last night our oven caught on fire!
Something had spilled in there and made a mess. My wife (being the incredible partner that she is) was cleaning it up.
She had turned the oven up to like 500 degrees.I walked in and saw smoke coming out of it and said, "Is there supposed to be smoke coming out of there?"
"Uhhhh, nope," she responded.
I opened the door and saw flames.
My wife calmly retrieved some baking soda from the cupboard, opened the oven door, and tossed it on the flames. They went out instantly.
The calmness she displayed while dealing with the flames was impressive... and pretty hot (literally and figuratively).
It made me think... (here's a look into how my brain works).
In life, we experience all sorts of craziness. We get hit with surprises, crisis, injustice, pain, loss, grief, and struggle.
Metaphorical kitchen fires, if you will.
Does what happens in your life keep you from acting with compassion, justice, generosity, self-control, sanity, prudence, honesty, humility, straightforwardness and kindness?
Sometimes we freak out because, well, we think we should.
We hear about neighbors freaking out. We see people on TV freak out. We see leaders freaking out.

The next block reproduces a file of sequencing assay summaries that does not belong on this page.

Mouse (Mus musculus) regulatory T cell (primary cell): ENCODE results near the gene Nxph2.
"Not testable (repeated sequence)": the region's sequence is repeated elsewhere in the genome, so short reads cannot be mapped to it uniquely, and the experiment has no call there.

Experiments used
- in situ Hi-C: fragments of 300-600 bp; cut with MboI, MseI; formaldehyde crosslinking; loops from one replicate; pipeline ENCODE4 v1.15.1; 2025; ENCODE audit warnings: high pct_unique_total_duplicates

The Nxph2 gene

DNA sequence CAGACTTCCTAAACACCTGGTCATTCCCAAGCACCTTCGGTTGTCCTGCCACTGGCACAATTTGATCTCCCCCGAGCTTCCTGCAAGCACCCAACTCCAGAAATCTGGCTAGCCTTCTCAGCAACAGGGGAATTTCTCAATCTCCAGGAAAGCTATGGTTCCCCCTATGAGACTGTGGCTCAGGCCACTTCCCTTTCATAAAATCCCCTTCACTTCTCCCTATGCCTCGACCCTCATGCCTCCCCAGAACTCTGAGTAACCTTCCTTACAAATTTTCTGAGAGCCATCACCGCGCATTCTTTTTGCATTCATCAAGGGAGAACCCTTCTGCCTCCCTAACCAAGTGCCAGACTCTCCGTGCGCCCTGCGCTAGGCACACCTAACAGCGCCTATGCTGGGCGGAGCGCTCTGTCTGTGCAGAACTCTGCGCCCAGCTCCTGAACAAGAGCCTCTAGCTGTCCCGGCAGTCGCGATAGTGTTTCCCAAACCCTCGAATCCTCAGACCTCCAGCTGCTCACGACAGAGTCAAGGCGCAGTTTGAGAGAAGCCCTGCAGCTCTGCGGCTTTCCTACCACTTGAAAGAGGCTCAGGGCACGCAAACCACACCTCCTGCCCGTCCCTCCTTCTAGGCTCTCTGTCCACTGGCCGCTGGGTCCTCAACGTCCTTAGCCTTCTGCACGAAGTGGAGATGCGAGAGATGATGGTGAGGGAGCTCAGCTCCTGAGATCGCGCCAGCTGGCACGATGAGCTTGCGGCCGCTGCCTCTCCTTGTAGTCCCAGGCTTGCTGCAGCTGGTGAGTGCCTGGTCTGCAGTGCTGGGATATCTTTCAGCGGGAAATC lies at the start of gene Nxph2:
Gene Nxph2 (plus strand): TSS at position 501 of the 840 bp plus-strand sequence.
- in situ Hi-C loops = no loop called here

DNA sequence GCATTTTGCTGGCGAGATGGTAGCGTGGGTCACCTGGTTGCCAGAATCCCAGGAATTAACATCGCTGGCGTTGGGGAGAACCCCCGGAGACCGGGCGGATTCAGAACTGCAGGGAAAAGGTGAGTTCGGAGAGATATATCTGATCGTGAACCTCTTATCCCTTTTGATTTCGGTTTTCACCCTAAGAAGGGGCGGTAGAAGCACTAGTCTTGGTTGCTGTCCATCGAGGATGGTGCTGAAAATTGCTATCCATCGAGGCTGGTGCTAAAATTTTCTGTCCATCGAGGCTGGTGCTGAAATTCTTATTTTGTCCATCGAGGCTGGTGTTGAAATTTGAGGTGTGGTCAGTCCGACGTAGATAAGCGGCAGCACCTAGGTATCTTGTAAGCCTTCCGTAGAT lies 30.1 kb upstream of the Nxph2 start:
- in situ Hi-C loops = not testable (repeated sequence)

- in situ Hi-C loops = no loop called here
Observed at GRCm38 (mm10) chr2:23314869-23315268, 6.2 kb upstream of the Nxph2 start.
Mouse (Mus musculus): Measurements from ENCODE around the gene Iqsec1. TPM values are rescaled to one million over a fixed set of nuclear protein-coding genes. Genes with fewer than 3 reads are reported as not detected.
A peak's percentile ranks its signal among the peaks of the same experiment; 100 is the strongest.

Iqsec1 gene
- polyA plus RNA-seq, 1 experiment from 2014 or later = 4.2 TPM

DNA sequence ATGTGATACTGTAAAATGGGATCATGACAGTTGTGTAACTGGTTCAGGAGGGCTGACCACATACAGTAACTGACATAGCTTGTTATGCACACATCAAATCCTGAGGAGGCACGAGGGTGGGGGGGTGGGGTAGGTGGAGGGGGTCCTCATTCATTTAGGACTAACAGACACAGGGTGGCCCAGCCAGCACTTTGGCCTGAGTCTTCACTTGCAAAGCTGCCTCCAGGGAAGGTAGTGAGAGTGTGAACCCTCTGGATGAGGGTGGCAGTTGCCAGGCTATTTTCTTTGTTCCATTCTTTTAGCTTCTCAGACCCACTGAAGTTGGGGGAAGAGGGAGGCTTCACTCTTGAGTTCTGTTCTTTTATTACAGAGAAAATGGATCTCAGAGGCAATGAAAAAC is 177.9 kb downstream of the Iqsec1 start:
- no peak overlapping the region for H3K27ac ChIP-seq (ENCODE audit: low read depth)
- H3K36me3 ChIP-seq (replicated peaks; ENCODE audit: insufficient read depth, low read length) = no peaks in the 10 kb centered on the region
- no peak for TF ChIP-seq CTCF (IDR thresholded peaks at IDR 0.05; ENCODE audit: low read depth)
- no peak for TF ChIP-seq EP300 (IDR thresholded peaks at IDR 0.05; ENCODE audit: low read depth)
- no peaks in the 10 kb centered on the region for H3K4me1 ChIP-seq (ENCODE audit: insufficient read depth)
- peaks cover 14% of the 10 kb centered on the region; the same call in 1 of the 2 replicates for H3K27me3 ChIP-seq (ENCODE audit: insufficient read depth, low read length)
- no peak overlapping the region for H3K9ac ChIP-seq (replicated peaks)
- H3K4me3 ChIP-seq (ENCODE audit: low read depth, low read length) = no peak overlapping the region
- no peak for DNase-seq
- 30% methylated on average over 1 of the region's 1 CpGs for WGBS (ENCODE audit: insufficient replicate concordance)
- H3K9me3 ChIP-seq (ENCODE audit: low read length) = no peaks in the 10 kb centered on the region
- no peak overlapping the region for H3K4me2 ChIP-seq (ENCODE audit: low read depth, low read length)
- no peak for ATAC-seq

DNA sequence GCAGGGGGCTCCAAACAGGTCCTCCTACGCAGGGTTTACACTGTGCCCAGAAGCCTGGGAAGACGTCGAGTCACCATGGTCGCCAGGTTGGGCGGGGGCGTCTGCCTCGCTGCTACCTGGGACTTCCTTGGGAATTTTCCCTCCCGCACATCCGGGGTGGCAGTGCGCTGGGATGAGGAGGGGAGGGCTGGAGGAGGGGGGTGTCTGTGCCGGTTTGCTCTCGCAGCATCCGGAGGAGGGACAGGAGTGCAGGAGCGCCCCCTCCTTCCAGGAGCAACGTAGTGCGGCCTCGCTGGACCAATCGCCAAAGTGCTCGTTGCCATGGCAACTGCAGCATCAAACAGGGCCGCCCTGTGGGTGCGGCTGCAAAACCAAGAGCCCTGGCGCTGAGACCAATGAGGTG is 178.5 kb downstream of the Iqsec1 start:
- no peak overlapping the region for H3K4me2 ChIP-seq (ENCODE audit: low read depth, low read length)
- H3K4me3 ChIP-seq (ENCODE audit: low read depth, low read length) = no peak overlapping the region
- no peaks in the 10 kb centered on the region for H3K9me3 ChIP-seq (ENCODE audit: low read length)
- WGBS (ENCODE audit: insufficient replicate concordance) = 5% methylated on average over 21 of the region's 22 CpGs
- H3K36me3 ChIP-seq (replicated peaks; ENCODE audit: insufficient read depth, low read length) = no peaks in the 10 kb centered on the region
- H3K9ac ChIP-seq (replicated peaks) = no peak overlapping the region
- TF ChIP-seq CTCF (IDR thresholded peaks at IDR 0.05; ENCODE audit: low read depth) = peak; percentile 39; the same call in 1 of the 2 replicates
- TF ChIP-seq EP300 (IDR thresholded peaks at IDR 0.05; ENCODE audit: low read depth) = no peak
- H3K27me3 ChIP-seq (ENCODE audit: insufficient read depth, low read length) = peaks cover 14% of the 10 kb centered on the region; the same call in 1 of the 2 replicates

We assume it's the only way to respond.
The truth is, YOU GET TO CHOOSE HOW YOU RESPOND.
When something goes wrong in a surgery, a surgeon can't afford to flip out. They stay composed and lean on their experience. They've been training for years for moments like this. They know freaking out doesn't help anybody, so they stay calm and do their best deal with the issues as they arise.
When something goes wrong on a space shuttle, an astronaut has no time to panic. They are practiced in handling stress in all sorts of scenarios. They revert to the procedures they've run through hundreds of times to get back on track and stay safe.
When a professional athlete falls behind in an event, they know panicking and beating themselves up will not help. They breathe deep. They stay focused. They do not give up. They grind away until they accomplish the task at hand.
The same can be true in your marriage! When your partner is disrespectful, when you feel like you're not being appreciated or treated fairly, when you are feeling angry or tired or betrayed, you have a choice...
Will you allow what happened to give you an excuse to be the worst version of yourself, or will you choose to be at your best
You get to write your own story. You get to choose your reactions. With practice, you can determine how you respond when you're under duress or when things aren't going your way.
Pain, loss and unfairness are never an excuse for being the worst version of yourself.